But I love the “il catalogo e questo” when the servant Leporello comforts Donna Elvira by listing Don Juan’s feminine conquests. “In Italy, six hundred and forty; In Germany, two hundred and thirty-one; A hundred in France; in Turkey, ninety-one; But in Spain already one thousand and three.”
An hour behind the scouts in the gathering dusk came an equally weary infantry battalion. The cavalrymen, well drunk by this time, decided the infantry were after their booze. They constructed a makeshift fort from the gypsy wagons and, as the infantry approached, fired a warning shot or two. The infantry officers, unsure what was going on, shouted for their men to halt, pronounced in German as “halfte, halfte”. What the Slavic infantry heard was “utisit, utisit”, which is Czech for “Allah”. They thought their own officers were warning them the shooting was coming from Turkish Muslims.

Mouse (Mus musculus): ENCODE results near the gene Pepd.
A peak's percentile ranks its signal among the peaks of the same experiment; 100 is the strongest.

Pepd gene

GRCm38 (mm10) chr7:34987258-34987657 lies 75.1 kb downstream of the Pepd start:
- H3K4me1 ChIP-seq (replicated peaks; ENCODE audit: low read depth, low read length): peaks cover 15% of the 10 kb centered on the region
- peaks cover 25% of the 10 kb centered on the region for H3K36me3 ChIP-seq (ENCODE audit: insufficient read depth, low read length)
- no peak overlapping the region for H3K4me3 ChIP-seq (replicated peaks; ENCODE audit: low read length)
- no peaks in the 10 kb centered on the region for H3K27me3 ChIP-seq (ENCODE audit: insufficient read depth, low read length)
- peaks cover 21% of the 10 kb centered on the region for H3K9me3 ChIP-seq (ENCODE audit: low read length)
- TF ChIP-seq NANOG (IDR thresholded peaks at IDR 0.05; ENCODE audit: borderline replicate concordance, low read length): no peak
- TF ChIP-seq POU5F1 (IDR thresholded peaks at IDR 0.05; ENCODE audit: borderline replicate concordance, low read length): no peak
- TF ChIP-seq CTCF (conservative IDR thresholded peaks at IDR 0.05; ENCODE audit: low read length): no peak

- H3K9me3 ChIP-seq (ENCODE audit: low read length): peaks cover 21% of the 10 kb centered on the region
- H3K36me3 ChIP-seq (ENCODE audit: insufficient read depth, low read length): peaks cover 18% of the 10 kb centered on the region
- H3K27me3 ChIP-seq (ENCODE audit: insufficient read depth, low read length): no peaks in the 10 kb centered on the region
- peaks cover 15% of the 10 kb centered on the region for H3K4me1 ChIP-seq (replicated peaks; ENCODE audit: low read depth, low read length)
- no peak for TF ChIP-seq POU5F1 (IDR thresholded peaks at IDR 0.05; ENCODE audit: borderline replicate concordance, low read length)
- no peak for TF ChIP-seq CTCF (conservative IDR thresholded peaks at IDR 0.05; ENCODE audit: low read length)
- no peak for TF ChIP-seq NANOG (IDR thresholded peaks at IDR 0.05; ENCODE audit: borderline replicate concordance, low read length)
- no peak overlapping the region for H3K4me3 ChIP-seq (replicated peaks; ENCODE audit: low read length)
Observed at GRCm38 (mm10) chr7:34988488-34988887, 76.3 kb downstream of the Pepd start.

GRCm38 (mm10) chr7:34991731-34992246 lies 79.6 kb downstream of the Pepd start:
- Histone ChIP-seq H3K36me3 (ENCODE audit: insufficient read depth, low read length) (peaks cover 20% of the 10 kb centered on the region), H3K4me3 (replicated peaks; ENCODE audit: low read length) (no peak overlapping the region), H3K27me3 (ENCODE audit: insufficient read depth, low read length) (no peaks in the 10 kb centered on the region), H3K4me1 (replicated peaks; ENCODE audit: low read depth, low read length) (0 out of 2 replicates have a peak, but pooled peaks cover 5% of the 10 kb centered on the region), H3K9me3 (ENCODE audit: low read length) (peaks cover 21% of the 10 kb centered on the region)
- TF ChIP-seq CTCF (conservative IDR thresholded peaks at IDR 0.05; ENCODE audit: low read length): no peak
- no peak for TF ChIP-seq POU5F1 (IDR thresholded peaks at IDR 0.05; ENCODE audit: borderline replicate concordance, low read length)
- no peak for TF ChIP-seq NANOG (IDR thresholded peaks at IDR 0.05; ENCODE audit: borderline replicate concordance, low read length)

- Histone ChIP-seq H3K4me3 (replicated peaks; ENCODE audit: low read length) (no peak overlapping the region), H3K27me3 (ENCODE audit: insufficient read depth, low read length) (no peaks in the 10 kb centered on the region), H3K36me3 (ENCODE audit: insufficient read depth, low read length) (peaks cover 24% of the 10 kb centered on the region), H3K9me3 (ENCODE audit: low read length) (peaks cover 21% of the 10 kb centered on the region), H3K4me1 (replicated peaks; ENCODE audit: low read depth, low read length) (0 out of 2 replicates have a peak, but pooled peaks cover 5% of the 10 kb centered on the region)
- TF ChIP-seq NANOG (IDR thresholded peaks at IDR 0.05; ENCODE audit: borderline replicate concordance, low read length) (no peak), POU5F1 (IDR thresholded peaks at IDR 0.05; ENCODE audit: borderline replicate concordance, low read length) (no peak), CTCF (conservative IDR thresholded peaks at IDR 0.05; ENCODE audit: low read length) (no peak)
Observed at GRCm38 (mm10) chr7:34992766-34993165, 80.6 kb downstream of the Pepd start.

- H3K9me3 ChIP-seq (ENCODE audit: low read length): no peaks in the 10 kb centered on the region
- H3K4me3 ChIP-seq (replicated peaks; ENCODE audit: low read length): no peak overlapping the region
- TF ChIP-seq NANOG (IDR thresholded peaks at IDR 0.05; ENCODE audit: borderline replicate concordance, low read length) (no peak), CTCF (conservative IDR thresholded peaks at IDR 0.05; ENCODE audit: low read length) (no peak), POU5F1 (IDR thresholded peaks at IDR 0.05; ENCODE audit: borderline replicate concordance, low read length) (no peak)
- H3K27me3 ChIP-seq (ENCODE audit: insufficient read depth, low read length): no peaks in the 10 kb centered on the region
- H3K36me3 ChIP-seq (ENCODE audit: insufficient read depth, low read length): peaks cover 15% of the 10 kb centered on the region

Some returned fire. When the infantry fired back, more of the drunken cavalry fired. This exchange of gunfire, first, convinced the officers it was Turks to their front, and second, stampeded the tzigani’s horses, which convinced the officers they were about to be attacked by Turkish cavalry. The Austrian officers ordered a retreat, wondering why their scouts had not warned them the enemy was so near. The retreat immediately turned into a rout.
Amadeus Mozart lost his cushy court job. He never wrote another opera, and spent the next two years spending more time writing letters begging for money than he spent writing music. He died in 1791, famously buried in a pauper’s grave. Realizing this makes watching the the final scene in “Don Giovanni” all the more poignant. The aging reprobate hero is challenged to either repent or burn in eternal damnation. Don Juan has the chutzpa to sing, “To none will I succumb! For me there's no repentance.” How refreshing to meet an honest liar, if only in on the stage.
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